In 2005, after doing a couple of shows at the Altarena Playhouse, I was invited to serve on their Board of Directors, ostensibly because as a computer science professional I might be able to help the theater in non-artistic ways as well.
Ever since, I've been learning "the business of show" as it applies to small nonprofit theaters, both on Altarena's board and through formal and informal relationships with other small theaters. [Update: as of June 2013 I’m no longer on the Board there, but I’m still involved as an Advisory Board member.] Altarena is in a good place now, though along the way mistakes were made, angst endured, and organizational churn weathered—and though every theater's circumstances are somewhat different, I was inspired by Jim McCarthy's similar-in-spirit blog to write about what I've learned so that maybe someone will get something useful out of it regardless.*
It's no revelation that the economic environment for the arts has never been great, but for small theaters I think it's particularly tough. We have lots of volunteers, yet there always seems to be a shortage of manpower, in part because the tasks involved often require specialized skills or continuity of commitment. There are lots of audiences out there, but also lots of competition (especially in places like the Bay Area where I live), so getting butts in seats is a never-ending endeavor. Most theaters with budgets under $500k/year already rely on fundraising for 50% or more of their income, so raising money is high on everyone's agenda, but with so many arts organizations clamoring for money it can be hard to be heard. And in all these categories, there are seemingly so many "opportunities"—grant programs, publicity channels, discount-ticket outlets, "free" advertising—that it's easy to get carried away only to realize you've now taken on even more work for which you have insufficient manpower.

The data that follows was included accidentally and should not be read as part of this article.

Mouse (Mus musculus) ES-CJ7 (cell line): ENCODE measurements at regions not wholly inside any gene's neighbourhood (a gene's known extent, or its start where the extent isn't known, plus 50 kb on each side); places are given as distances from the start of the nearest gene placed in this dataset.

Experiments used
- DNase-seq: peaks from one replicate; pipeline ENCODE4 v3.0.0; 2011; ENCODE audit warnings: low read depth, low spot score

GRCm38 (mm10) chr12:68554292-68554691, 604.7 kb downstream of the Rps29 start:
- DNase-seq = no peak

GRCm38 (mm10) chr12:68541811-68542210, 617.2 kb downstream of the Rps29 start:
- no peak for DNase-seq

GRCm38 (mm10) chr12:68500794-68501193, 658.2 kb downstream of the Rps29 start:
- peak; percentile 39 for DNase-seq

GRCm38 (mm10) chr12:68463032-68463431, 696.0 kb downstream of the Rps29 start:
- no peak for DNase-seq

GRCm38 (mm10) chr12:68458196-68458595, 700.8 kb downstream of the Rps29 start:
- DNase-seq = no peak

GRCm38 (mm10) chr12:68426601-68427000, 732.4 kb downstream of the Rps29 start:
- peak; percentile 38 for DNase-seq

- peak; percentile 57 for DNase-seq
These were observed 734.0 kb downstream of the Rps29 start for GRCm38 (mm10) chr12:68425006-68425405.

At Altarena we struggled with this like everyone else. Altarena is very strongly a "community" theater: it had been in Alameda for nearly 70 years, and had a subscriber base comprised largely of loyalists who had been with the theater for decades. When I joined the Board, our subscriber base had eroded from a high of around 700 a few years before to a low of less than half that. Subscribers were aging and not being supplemented by younger theatergoers, and the theater had acquired a reputation as the kind of place whose material appealed solely to the older generation and whose lobby décor was correspondingly dowdy and dated.
Much has changed since then, but I think in retrospect a key to turning things around on the business side was to really understand our "brand"—what it is we do differently and (IMHO) better than other comparable theaters that keeps people coming back. This sounds like an obvious thing to do, but it took us awhile to figure out how to make it concrete. And once that was done, we needed ways to stay in touch with those people and move them along the "patron lifecycle", that wonderful process by which someone who went to your theater on a lark because of a free or discount ticket eventually becomes a subscriber, donor, and even a Board member within a year of their first visit to the theater. (This really happened to us.)
Anyway, what you can expect if you keep reading is some details about what we did right (and wrong) in the process of making that happen, in hopes they might be useful to you. Stay tuned.
*(Full disclosure: one of my contributions to the theater is Audience1st, a backoffice/CRM/ticketing system designed specifically for the needs (and budgets) of small theaters. This blog isn't "advertainment" for Audience1st, but it's fair to say that the stories and experiences I relate are directly responsible for its features and design.)